Hornets sell stake, but limited partners hard to find in NBA
Michael Jordan’s ability to sell an undisclosed minority interest in the Charlotte Hornets to New York-based financiers Gabe Plotkin, the founder of Melvin Capital, and Daniel Sundheim, the founder of D1 Capital, showed that he succeeded where other owners — notably in Sacramento and Memphis — have recently failed.
Jordan’s move might seem to be a sign that there are still plenty of wealthy individuals who remain interested in buying a stake in NBA franchises at their current valuations. In truth it masks a problem that has become so concerning to the league that it is reportedly considering creating a fund that would buy minority shares in teams when they are having trouble selling them.
The potential fund, first reported by Bloomberg and scheduled to be discussed at the NBA owners meeting last week, would acquire non-voting, minority interests in its teams and offer existing limited partners the liquidity they’re seeking when they decide to sell. The fund would thus serve as the buying market where none currently exists. Details have not been disclosed, including where the money would come from to buy those stakes, whether from the league itself, the other owners or from outside sources.
Although team valuations continue to skyrocket, there is increasingly less appeal for investors to buy a stake in a team that doesn’t include decision-making power, largely because unloading that investment at a higher price would prove too difficult.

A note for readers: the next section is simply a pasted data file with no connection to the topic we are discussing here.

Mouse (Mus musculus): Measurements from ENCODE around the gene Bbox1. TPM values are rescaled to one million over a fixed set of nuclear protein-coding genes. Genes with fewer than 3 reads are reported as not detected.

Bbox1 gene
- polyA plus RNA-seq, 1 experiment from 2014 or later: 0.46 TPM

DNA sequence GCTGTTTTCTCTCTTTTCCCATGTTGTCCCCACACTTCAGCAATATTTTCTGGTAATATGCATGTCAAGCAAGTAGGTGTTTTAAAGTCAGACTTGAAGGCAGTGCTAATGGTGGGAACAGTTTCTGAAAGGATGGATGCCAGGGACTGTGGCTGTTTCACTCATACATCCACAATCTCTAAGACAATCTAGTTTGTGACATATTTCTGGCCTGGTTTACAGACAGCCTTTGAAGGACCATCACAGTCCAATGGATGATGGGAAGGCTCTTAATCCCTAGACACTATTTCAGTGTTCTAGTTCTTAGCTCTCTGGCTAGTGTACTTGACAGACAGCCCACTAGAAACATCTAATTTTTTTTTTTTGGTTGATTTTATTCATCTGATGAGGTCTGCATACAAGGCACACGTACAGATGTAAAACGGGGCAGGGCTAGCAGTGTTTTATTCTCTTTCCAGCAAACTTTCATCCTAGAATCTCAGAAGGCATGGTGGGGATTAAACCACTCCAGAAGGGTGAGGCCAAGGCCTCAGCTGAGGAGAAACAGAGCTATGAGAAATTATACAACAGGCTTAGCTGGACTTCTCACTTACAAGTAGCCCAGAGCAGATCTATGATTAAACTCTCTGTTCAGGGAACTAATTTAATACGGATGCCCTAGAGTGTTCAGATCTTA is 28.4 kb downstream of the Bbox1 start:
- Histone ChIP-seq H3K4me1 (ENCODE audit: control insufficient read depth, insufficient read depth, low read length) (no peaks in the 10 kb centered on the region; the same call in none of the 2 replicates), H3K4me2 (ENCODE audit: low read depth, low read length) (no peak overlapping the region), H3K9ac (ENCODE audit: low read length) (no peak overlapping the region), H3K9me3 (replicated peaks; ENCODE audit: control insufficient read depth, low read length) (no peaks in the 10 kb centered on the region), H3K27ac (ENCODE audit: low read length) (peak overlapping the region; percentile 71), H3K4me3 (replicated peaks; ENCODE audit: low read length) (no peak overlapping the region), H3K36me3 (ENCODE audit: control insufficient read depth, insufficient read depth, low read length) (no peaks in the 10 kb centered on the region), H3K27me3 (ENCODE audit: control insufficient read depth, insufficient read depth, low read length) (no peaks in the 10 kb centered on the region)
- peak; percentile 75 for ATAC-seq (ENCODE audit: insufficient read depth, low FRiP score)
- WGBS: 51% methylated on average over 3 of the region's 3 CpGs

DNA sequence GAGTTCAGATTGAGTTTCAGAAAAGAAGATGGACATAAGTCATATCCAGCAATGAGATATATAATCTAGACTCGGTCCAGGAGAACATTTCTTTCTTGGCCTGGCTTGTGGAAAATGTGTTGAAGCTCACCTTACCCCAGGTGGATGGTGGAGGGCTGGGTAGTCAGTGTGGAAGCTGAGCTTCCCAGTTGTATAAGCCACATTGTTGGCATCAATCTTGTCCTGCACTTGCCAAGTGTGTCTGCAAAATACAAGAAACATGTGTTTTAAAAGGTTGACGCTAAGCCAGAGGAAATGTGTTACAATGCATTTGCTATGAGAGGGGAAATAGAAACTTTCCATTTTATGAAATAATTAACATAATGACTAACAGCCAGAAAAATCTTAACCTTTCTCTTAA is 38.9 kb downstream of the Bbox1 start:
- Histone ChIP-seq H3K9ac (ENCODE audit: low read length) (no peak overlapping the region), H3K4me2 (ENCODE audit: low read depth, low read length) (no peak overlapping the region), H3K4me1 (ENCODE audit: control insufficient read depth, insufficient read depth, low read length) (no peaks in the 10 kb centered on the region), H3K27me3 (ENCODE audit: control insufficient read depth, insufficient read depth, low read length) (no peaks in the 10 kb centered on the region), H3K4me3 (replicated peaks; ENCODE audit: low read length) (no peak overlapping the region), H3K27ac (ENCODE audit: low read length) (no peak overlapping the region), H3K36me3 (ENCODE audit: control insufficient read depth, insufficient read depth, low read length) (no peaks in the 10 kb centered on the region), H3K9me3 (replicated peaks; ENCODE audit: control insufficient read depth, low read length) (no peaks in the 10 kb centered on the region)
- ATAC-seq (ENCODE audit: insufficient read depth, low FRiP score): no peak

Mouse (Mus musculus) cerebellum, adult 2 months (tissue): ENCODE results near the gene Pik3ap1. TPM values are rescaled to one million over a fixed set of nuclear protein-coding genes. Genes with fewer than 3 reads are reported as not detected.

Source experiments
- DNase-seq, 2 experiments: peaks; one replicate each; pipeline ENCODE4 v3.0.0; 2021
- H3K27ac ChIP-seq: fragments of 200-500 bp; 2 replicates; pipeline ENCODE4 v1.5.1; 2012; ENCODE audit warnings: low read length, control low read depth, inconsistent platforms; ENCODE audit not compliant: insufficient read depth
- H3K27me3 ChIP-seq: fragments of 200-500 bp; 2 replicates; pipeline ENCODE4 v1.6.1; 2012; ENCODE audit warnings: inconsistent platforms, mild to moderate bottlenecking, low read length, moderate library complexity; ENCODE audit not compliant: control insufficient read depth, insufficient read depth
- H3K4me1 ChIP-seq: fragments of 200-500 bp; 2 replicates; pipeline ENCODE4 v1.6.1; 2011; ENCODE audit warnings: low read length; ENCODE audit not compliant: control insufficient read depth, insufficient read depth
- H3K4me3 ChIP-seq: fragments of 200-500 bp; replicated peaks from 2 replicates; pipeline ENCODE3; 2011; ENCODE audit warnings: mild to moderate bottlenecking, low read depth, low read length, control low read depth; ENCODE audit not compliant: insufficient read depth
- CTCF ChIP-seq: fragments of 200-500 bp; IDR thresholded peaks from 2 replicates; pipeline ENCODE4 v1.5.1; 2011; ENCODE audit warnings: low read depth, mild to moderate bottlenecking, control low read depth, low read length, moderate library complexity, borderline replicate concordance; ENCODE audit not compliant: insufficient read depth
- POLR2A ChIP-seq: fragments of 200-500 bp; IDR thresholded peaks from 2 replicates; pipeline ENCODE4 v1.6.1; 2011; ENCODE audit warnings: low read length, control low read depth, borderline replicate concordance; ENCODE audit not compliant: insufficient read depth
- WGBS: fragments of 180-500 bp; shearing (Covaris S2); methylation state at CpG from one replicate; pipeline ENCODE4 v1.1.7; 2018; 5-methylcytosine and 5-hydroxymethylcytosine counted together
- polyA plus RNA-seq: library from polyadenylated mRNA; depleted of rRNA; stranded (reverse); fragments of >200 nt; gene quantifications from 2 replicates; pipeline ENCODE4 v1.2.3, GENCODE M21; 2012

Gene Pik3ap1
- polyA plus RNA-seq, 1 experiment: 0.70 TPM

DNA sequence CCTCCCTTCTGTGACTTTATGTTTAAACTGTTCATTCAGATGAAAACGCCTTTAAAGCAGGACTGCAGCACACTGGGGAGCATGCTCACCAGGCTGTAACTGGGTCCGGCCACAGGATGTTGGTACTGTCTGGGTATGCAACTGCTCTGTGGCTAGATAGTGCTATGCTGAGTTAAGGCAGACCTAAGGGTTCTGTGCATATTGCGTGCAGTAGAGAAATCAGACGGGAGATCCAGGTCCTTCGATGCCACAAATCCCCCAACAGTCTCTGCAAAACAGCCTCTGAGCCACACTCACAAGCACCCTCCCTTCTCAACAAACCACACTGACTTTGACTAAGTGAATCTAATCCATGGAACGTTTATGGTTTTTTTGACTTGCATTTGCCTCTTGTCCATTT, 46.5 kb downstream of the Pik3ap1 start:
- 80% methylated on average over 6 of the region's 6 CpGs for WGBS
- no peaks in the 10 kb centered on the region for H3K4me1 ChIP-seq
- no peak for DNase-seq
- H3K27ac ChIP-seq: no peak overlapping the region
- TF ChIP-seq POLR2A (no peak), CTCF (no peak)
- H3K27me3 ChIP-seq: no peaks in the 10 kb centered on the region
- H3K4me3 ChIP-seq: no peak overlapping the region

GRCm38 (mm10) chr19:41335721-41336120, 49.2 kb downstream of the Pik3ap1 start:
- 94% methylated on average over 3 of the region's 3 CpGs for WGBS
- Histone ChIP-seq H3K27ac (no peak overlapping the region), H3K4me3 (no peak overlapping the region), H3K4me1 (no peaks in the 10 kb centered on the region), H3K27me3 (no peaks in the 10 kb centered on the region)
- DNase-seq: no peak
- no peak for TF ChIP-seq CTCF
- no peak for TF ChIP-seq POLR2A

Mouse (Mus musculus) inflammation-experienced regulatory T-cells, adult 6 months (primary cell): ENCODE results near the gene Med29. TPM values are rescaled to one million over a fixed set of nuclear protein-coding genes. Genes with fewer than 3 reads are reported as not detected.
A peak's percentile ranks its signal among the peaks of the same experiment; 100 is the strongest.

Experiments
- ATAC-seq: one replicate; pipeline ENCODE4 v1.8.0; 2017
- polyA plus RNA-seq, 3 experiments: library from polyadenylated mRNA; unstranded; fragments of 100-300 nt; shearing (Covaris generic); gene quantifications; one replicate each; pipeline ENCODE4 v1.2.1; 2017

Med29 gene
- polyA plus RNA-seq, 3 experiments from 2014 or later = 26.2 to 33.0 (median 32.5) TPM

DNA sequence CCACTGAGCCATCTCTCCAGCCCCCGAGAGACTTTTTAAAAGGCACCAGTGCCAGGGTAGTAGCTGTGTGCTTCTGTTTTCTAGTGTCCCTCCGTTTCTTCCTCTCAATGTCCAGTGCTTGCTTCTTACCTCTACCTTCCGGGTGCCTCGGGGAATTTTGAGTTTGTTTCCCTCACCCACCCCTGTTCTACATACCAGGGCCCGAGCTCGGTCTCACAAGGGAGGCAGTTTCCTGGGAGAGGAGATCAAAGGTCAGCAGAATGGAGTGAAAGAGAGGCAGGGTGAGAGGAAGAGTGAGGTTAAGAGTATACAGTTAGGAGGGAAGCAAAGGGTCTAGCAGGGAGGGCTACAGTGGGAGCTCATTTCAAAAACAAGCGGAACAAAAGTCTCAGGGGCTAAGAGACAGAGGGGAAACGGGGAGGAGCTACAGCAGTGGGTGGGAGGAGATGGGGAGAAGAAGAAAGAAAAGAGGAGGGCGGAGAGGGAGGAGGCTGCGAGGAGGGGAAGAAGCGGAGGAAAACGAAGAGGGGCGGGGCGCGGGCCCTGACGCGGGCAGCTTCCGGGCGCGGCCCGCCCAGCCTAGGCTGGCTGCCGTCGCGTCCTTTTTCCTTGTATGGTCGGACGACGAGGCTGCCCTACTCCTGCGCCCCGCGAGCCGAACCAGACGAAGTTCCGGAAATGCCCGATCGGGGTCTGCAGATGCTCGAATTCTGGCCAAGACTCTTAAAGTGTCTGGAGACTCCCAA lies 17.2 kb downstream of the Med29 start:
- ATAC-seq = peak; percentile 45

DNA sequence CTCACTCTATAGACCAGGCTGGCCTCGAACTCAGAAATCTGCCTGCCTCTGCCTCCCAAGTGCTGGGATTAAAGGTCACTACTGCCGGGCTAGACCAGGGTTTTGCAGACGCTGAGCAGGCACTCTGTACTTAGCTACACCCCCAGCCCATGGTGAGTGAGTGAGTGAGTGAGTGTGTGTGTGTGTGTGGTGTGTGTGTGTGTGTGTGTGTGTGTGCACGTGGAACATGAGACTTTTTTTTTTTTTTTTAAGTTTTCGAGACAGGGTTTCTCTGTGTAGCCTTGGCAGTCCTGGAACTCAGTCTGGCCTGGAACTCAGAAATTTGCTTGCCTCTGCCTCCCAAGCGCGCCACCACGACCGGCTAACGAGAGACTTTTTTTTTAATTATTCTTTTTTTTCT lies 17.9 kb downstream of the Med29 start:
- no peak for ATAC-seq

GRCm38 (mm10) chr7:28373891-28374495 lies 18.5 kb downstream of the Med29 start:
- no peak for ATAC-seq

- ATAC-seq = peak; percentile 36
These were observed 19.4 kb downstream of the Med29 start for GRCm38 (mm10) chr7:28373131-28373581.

“The secondary market for non-controlling interests in [pro sports] teams in among the least efficient and least liquid markets out there,” said Sportscorp President Marc Ganis, who has extensive experience in sports franchise transactions. “Teams in various leagues have been appreciating significantly in value but it’s been difficult to realize that appreciation for a variety of reasons.”
Having a pool of capital, where the investors have already been vetted, along with a standardized process for limited partnership sales would help address some of the inefficiencies in the process.
The presumption is that the fund will own stakes in teams across the league. That is crucial to the fund’s potential success, because in theory the ability to package a stake in a less desirable franchise with stakes in other teams makes the former easier to unload. Like an index fund, any threats are theoretically reduced with an investment spread across multiple teams. Institutional investors can ride the growth of the whole league without being at risk of a single franchise’s fluctuations.
It is not certain that the NBA will create this investment vehicle.
Jordan bought a controlling stake in the Hornets in 2010 when the franchise was valued at $275 million, but that price is now north of $1 billion. He is retaining all authority as the team’s owner, and it’s unclear if the hedge fund titans received a discount on their investments for buying a non-controlling stake. Regardless of the size of the stake, one source familiar with recent NBA team sales said limited partnerships can sell for 50% of what they would if buying a controlling stake, majority or otherwise.
The fund may prop up team valuations, but if it is overpaying for the assets, it remains unclear why a future investor would want to acquire those stakes at a later date. Additional concerns include how the league would balance the interests of multiple individual teams that sell minority shares to the new fund. And, perhaps most notably, is the league simply pushing the marketplace illiquidity from individual team partners to the fund investors, regardless of who they ultimately are?
Corey Leff is a writer based in New York.